CDC Adds Four New Caribbean Countries To Its Zika Virus Travel Warning List
ATLANTA – The Centers for Disease Control and Prevention (CDC) has added more Caribbean countries to its growing list of the Zika virus travel alert.
The Atlanta, Georgia-based CDC added the Cayman Islands, Antigua and Barbuda, and the Turks and Caicos Islands to its interim travel guidance related to Zika virus in the Caribbean.
Those previously included the Caribbean islands and territories of Barbados; Bonaire; Aruba; Curaçao; French Guiana; Cuba; Dominica; Belize; US Virgin Islands; Martinique; Saba; St. Vincent and the Grenadines; Guadeloupe; Puerto Rico; St Martin; Saint Maarten; Trinidad and Tobago; Guyana; Haiti; Dominican Republic; Anguilla; St. Lucia; Grenada; St Eustatius; Suriname; St Barthelemy and Jamaica.
In posting the latest travel alert for the Cayman Islands, Antigua and Barbuda, and the Turks and Caicos Islands, the CDC said it is “working with other public health officials to monitor for ongoing Zika virus transmission.”
“Travelers to areas with cases of Zika virus infection are at risk of being infected with the Zika virus,” it said. “Mosquitoes that spread Zika are aggressive daytime biters. They also bite at night. There is no vaccine or medicine for Zika virus. The best way to avoid Zika virus infection is to prevent mosquito bites.”
The CDC said some travelers to areas with Zika will become infected while traveling, but will not become sick until they return home, adding that they might not have any symptoms.
To help stop the spread of Zika, the CDC urged travelers to use insect repellent for three weeks after travel to prevent mosquito bites. It said some people who are infected do not have any symptoms.
The CDC said people who do have symptoms have reported fever, rash, joint pain and red eyes. It said the sickness is usually mild with symptoms that last from several days to a week.
Severe disease requiring hospitalization is uncommon, and the number of deaths is low, said the CDC, adding that travelers to areas with Zika should monitor for symptoms or sickness upon return.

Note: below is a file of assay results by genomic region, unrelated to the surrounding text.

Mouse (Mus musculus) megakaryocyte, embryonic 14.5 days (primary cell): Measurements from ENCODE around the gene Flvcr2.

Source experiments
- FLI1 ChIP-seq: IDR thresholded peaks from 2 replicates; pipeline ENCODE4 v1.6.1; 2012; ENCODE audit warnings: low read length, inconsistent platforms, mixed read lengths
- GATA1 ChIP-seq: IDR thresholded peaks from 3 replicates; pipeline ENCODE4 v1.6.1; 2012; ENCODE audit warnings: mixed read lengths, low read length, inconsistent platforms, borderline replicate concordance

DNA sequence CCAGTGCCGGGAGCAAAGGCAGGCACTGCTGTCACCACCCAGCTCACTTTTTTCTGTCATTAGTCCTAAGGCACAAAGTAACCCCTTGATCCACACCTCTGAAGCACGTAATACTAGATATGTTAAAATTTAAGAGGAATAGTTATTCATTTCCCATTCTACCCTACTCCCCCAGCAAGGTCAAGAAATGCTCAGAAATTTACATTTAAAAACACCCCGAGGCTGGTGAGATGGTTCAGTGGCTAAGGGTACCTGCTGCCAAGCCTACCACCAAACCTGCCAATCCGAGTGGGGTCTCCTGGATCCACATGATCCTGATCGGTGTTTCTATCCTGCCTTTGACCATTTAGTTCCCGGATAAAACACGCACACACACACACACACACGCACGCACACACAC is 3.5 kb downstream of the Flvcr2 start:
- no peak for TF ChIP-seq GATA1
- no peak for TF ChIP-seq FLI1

“If they become sick, they should tell their healthcare professional when and where they have traveled,” said the CDC, disclosing that it has received reports of Zika virus being spread by sexual contact with sick returning travelers.
Until more is known, the CDC said it continues to recommend that pregnant women and women trying to become pregnant take a number of precautions, such as not traveling to any area with Zika.
If they must travel to or live in one of these areas, the CDC urged them to talk to their healthcare provider first and strictly follow the outlined steps.
If pregnant women or their partner live in or travel to an area with Zika, the CDC recommended the use condoms or other barriers, “the right way, every time you have sex or do not have sex throughout the pregnancy.”
Meanwhile, the European Centre for Disease Prevention and Control (ECDPC) said that, since February 1, 2016, Zika virus infection and the related clusters of microcephaly cases and other neurological disorders have constituted a “public health emergency of international concern (PHEIC).”
Since 2015, and as of August 4, 2016, the ECEDPC noted that the World Health Organization (WHO) has reported 65 countries and territories with mosquito-borne transmission.
“There is now a scientific consensus that Zika virus is a cause of microcephaly and Guillain-Barré syndrome,” said the ECDPC, adding that, as of August 3, 2016, 14 countries or territories have reported microcephaly and other central nervous system (CNS) malformations potentially associated with Zika virus infection or suggestive of congenital infection.